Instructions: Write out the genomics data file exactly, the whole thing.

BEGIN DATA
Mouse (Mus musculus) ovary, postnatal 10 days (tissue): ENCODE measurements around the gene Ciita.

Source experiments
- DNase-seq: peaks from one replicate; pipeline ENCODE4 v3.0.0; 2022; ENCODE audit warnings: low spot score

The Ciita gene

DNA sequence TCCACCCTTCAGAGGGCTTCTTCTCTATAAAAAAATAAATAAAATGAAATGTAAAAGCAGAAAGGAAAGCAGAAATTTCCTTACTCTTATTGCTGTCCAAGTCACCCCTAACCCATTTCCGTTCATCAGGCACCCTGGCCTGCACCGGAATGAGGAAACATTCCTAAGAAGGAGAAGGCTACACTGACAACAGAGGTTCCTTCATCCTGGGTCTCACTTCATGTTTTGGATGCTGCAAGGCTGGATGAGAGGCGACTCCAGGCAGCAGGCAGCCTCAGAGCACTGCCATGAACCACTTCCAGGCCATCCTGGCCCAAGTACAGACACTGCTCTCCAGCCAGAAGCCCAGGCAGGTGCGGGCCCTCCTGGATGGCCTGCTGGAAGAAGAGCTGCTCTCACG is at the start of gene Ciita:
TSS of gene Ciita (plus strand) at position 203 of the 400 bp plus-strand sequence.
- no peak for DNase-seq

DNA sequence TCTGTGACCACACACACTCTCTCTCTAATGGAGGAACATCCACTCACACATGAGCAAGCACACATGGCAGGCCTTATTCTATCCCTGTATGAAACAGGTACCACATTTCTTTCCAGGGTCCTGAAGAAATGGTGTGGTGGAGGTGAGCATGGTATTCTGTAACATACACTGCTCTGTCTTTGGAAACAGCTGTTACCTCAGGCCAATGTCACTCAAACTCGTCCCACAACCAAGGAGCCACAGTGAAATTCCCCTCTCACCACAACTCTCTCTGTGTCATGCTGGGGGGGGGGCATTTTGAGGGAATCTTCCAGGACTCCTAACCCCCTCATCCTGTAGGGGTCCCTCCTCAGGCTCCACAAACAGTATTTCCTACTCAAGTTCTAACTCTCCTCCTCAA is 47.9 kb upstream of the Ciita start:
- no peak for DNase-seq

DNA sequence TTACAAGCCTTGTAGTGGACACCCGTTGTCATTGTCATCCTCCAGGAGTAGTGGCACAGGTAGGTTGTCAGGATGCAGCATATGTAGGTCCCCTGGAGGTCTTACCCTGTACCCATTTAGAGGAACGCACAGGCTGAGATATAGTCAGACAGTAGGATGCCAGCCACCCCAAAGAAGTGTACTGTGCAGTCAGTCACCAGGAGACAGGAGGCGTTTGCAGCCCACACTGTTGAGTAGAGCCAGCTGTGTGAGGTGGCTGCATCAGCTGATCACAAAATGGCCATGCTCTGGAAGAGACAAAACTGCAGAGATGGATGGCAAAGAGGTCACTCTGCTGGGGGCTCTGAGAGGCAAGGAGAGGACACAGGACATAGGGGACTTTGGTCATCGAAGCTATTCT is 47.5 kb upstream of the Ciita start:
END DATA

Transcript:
Mouse (Mus musculus) ovary, postnatal 10 days (tissue): ENCODE measurements around the gene Ciita.

Source experiments
- DNase-seq: peaks from one replicate; pipeline ENCODE4 v3.0.0; 2022; ENCODE audit warnings: low spot score

The Ciita gene

DNA sequence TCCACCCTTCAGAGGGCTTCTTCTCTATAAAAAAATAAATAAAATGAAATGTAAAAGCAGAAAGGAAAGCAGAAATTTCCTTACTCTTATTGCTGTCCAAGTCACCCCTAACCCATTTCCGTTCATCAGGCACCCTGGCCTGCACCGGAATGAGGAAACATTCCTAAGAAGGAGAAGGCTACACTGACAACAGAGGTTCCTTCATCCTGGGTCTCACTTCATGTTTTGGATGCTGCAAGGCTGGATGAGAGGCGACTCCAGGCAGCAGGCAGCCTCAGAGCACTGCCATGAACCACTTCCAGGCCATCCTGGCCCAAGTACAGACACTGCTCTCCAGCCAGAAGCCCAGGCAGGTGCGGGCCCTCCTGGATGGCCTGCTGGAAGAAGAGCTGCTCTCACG is at the start of gene Ciita:
TSS of gene Ciita (plus strand) at position 203 of the 400 bp plus-strand sequence.
- no peak for DNase-seq

DNA sequence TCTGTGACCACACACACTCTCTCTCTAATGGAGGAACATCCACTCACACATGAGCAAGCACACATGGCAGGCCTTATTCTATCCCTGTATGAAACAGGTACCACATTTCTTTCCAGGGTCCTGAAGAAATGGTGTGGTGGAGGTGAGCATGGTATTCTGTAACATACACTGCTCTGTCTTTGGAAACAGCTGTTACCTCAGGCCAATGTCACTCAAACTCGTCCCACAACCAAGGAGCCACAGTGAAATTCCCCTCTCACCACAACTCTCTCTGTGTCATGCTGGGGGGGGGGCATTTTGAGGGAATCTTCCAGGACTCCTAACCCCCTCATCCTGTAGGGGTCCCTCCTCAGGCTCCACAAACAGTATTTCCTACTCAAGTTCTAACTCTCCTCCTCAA is 47.9 kb upstream of the Ciita start:
- no peak for DNase-seq

DNA sequence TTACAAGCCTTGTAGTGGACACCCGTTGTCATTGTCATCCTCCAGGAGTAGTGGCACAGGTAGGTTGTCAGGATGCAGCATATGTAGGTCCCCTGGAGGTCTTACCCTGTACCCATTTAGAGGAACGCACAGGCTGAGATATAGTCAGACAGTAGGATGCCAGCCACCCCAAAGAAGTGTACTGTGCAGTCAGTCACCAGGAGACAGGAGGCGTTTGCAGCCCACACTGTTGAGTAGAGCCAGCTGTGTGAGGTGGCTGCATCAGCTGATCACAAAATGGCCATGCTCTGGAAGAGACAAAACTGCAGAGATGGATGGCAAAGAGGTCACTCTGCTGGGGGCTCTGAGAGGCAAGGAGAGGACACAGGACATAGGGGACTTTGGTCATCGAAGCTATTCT is 47.5 kb upstream of the Ciita start: